Then Paul begins with the men who hold the office in the next verses. There are a lot of conditions that need to be met, at least in Ephesus, including being the husband of one wife. (Aner is used here! Meaning man or husband!)

Verses 8 to 10 really gets into further qualifications for deacons, and not once is the term "he" used, which this time, the ESV gets right!

"Deacons likewise must be dignified, not double-tongued, not addicted to much wine, not greedy for dishonest gain. 9 They must hold the mystery of the faith with a clear conscience. 10 And let them also be tested first; then let them serve as deacons if they prove themselves blameless." 1 Tim. 3:8-10

Then using parallel instructions to the women deacons in verse 11, Paul turns to the women overseers! ESV, KJV and HCSB and other complimentarian versions translate the word γυναῖκας (guvaikas) as wives, whereas more egalitarian versions like NIV and the Message both translate this word as "women" or "deaconesses" in the USB interlinear.

However, in order to use the word "wives" the complimentarian versions, including KJV must add the word "their" which does not appear in any version of the Greek. To translate it properly using "wives" It would have to say "Wives, must likewise..."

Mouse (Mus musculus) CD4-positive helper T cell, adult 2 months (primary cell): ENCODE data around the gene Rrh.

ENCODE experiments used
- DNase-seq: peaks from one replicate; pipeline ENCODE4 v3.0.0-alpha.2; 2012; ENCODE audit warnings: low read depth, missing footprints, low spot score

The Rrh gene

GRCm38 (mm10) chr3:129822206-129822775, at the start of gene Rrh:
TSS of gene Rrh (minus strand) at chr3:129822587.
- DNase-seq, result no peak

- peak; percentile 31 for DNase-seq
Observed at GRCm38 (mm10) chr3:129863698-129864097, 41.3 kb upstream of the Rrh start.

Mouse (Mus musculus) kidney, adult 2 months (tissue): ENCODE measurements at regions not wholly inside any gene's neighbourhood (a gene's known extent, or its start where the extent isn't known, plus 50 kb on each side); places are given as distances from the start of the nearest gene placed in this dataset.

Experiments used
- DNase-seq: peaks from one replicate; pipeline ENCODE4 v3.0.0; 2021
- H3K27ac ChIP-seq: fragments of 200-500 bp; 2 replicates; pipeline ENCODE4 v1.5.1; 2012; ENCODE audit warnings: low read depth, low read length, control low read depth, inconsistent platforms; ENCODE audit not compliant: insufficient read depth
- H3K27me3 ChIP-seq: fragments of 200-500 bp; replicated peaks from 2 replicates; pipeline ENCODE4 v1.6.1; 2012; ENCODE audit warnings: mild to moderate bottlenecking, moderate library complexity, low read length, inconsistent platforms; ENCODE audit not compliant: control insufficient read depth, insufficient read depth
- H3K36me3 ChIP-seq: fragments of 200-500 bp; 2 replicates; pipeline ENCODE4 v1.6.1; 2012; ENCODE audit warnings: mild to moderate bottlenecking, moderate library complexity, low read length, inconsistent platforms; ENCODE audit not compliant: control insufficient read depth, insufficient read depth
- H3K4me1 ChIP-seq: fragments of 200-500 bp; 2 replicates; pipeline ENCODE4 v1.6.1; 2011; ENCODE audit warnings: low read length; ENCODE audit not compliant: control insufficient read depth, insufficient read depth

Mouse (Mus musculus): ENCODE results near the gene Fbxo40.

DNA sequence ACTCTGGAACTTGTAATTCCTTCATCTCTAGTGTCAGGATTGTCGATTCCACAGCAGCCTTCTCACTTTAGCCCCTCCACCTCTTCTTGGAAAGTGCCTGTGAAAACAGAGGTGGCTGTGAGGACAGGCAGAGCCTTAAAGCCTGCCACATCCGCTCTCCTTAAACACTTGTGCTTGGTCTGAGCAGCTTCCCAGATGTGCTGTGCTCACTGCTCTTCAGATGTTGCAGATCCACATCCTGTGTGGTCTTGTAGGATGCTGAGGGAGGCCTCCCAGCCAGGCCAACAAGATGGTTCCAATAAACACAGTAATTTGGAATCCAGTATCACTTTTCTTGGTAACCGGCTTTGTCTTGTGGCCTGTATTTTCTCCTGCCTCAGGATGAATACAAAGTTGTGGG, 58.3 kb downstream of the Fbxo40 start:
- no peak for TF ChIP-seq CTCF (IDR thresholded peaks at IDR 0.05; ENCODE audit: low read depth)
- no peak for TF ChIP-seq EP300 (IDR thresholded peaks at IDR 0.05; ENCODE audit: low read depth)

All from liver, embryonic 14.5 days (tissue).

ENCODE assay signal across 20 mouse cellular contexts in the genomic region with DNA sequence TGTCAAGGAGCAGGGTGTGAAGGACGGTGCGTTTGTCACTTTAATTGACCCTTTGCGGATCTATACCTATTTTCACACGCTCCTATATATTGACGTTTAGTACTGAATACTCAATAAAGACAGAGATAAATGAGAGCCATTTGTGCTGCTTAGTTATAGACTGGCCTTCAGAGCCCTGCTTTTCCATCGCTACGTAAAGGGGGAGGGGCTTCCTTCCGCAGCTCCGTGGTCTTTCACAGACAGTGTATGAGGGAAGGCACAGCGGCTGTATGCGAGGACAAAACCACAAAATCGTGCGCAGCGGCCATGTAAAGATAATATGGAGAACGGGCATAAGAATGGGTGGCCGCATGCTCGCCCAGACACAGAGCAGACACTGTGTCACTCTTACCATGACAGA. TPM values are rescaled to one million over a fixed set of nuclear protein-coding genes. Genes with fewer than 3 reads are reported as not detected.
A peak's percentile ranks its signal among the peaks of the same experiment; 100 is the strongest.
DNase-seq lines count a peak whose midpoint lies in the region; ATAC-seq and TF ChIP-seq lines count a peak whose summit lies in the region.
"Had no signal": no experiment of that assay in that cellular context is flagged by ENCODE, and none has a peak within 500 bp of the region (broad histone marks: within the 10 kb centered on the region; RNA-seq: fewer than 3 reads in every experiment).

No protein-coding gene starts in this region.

This is somewhat like adding the word "authority" to 1 Tim. 2:12, when the word does not appear in the Greek.
By adding "their" to the mix, it implies that this is how the deacons's wives are to behave, rather than certain women who qualify for the office of deacon. Leaving it as "Wives" implies all wives in the church, and this section, I am sure everyone will agree, concerns deacons!

"Their wives likewise must be dignified, not slanderers, but sober-minded, faithful in all things." 1 Tim. 3:11 ESV

"γυναῖκας ὡσαύτως σεμνάς, μὴδιαβόλους, νηφαλίους, πιστὰς ἐν πᾶσιν." 1 Tim. 3:11 Greek

"The women likewise must be serious, no slanderers, but temperate, faithful in all things." 1 Tim. 3:11 RSV

"In the same way, the women are to be worthy of respect, not malicious talkers but temperate and trustworthy in everything." 1 Tim. 3:11 NIV

I love the way the Message puts it below, but I already hear people screaming that I even dared to use the NIV, even though it is a valid use of the word γυναῖκας! (Let alone the heretical paraphrase, The Message - sarcasm mine! And intended!)